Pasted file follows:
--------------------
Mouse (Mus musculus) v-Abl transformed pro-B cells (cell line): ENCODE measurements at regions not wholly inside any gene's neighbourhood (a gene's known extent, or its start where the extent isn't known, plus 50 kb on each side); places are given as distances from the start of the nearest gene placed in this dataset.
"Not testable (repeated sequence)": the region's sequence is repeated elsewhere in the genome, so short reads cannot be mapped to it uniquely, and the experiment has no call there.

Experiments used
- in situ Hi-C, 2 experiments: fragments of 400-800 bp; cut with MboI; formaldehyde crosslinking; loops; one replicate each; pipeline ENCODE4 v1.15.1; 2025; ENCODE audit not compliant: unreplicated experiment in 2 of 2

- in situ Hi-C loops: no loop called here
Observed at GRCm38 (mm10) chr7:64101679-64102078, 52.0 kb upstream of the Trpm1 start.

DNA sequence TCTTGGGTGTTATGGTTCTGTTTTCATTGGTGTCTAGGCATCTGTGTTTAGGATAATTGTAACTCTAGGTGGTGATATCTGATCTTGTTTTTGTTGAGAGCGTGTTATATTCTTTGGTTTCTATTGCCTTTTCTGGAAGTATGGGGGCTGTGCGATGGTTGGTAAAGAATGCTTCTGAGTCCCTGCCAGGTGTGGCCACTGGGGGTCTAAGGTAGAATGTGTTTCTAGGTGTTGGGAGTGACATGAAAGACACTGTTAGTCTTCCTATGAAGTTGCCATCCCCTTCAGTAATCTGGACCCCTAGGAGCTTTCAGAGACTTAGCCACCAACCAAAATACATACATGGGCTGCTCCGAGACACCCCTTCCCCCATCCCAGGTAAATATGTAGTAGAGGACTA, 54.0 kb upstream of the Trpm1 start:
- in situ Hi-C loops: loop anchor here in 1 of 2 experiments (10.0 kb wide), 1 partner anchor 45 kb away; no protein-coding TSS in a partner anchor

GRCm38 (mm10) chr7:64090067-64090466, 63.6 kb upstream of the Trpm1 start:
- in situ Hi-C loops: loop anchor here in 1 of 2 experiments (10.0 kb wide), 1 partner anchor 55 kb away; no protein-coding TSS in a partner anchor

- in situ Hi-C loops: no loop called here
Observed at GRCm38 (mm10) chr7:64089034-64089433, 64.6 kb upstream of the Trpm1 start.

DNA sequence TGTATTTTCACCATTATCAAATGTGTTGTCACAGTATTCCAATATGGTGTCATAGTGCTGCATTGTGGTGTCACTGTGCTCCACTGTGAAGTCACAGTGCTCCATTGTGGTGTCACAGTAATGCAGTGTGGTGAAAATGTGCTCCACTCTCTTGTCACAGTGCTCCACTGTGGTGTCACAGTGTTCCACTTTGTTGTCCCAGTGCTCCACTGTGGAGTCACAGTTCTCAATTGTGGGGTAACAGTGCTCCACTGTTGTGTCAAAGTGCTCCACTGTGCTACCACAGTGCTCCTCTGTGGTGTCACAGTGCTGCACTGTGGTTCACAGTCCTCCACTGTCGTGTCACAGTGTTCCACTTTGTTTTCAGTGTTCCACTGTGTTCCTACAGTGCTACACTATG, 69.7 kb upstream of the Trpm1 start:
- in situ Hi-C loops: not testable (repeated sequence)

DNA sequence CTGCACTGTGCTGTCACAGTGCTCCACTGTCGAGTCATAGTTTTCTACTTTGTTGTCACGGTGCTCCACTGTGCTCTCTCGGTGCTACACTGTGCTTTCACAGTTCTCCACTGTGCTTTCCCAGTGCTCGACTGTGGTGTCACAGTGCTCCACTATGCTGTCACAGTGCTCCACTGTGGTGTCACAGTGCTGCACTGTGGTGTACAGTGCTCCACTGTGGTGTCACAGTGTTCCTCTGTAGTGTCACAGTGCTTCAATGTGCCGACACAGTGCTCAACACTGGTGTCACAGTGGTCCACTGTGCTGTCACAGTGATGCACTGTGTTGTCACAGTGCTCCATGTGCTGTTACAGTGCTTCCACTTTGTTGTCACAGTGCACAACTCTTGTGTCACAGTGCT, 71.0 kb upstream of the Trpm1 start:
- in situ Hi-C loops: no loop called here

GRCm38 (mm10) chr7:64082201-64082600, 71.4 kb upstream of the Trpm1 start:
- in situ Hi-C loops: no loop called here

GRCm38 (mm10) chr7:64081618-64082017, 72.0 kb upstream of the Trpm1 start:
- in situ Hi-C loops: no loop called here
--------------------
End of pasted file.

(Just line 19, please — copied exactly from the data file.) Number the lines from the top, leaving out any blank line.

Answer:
GRCm38 (mm10) chr7:64081618-64082017, 72.0 kb upstream of the Trpm1 start: